Old South Meeting House: Behind the Scenes


This week Old South Meeting House opened it’s doors for an open house for people who work in the tourism industry to see behind the scenes in the historic church.  As a Boston By Foot guide, the offer was extended to me and a I jumped at the chance especially since it meant I’d be able to stand on the pulpit, walk around the balconies, and climb up the steeple – all off-limits to regular visitors.  That’s nirvana for the history geek.  I should note too that I’ve long found Old South to be one of Boston’s best history museums.

Behind the Scenes at Old South Meeting House photo album

The eagle atop the Simon Willard Gallery Clock has a great view of the pulpit.

The eagle atop the Simon Willard Gallery Clock has a great view of the pulpit.

Old South dates back to 1729 built on the site of a previous meetinghouse building and the congregation worshiped there until moving to Copley Square in 1872.  In addition to religious services it served as a space for large public meetings, most famously the meeting that launched the Boston Tea Party in 1773.  Old South survived abuse by British soldiers who stabled their horses inside during the Revolution and a close shave with the flames of the Great Fire of 1872.  In 1876 it become the first building in New England (and fourth in the nation) saved by a historic preservation effort.  In the past century it has continued to operate as a meeting space and a free speech zone where many dissenting opinions have been voiced over they years.

A beautiful, curving stairwell in Old South Meeting House

A beautiful, curving stairwell in Old South Meeting House

On Friday night I explored this building from bottom to top, starting with the unaffiliated bookstore in the basement.  Inside the hall of the meetinghouse, OSMH staff gathered together my fellow tourism industry folks and I and delivered a short lecture on the history and architecture of the building.  Then we were let loose to explore.  I started by going to the balcony and joining a tour of the steeple.  Inside the steeple it’s dark, dusty, and the stairways are crooked with low headway.  We went up one level to the site of the most significant library in colonial America, where Reverend Thomas Prince collected thousands of books.  Some were destroyed by the vindictive Redcoats but many still survive in the Rare Books collection at Boston Public Library.  Up a few more levels and we’re in the belfry although the bell itself long ago moved to Copley Square’s Old South Church.  Finally we reach the top.  For safety reasons we couldn’t go on the balcony but were able to peek out the door for a unique perspective on Washington Street and the surrounding skyscrapers.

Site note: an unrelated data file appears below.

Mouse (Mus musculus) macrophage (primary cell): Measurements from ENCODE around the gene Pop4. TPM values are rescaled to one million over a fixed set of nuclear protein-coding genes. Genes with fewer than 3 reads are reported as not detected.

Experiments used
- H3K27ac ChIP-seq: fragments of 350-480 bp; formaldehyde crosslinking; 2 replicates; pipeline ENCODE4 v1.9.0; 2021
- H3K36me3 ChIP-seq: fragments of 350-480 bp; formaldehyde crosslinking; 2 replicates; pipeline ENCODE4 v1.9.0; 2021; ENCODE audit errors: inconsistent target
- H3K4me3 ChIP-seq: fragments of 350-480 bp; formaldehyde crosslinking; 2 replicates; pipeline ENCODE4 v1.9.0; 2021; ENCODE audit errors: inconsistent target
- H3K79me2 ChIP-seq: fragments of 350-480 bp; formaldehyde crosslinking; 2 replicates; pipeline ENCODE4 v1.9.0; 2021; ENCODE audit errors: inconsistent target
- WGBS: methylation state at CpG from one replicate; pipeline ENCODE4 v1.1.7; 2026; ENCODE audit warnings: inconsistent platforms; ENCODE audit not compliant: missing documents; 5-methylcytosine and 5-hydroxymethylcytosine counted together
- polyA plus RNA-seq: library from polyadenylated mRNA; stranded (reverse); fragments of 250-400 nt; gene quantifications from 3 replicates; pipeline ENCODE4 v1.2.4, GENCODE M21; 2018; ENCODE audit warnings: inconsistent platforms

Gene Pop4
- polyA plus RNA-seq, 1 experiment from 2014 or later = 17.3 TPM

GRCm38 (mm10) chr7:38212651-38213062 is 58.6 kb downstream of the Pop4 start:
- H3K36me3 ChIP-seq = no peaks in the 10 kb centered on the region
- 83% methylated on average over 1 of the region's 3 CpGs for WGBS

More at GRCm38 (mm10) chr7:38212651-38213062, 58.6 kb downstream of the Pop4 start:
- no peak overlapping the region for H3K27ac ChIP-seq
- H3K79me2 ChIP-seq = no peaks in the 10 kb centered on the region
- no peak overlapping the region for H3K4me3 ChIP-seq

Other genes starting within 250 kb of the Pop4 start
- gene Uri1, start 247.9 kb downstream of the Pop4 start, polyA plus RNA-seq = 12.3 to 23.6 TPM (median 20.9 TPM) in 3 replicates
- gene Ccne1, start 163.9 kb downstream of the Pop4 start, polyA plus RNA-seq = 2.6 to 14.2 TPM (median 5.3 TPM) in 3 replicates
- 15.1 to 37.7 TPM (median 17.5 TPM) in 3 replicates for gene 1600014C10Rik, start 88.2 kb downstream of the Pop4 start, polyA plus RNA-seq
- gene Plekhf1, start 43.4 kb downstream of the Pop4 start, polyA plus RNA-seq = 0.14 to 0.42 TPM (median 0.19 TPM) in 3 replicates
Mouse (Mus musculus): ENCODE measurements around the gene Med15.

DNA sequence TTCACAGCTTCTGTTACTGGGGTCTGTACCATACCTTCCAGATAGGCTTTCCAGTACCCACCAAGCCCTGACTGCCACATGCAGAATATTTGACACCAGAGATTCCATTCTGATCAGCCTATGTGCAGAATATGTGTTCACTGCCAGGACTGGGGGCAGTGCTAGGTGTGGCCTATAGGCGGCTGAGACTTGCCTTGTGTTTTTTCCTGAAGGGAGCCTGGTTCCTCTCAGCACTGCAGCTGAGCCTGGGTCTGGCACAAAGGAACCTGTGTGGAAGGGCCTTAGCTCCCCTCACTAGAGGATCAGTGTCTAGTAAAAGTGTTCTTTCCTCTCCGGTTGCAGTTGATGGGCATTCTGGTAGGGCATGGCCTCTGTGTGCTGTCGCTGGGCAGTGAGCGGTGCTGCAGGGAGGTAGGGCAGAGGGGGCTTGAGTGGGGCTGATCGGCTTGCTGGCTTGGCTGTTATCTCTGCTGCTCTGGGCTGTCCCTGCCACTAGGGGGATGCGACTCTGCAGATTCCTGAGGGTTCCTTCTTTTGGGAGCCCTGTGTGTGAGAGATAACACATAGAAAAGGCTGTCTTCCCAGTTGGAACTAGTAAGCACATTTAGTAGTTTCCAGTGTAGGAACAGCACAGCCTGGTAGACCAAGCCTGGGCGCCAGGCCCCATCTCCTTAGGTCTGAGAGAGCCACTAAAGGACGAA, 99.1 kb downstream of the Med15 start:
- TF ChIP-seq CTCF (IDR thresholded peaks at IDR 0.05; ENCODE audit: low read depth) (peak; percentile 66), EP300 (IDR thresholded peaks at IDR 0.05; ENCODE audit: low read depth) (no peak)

Peeking through the steeple railing at Washington Street below

Peeking through the steeple railing at Washington Street below

Down below, I explored both balcony levels and the many elegant stairwells of Old South.  I also availed myself to the opportunity of taking the pulpit and pretending I am a Puritan minister preaching a 4 hour sermon from high above the congregation. All in all it was a great time and fulfilled all my history geek desires.  Thanks to Robin DeBlosi and the rest of the Old South staff for letting us come in and play.  Check out all of my pictures from last night’s event online.

Calling down fire & brimstone on the sinners in the hands of an angry God

Calling down fire & brimstone on the sinners in the hands of an angry God

If you haven’t been to Old South Meeting House or haven’t been in a long time, it’s worth checking out.  The musuem is opened daily throughout the year from 9:30-5 (April-October) and 10-4 (November-March).  Admission includes the history of the church and Tea Party, The Voices of Protest exhibit about free speech over the centuries, scavenger hunts and an audio program.  The new Patriot’s Pass offers combined admission to Old South and The Paul Revere House for just $8 adults, $2 children.

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2 responses to this post.

  1. Posted by Carolyn on 24 June 2011 at 6:09 pm

    The first two photos are beautiful — evocative and artistic. Thanks for posting them. Interestingly, I found them on the web after reading the article about moving Westborough’s Revere bell to this church.

    Reply

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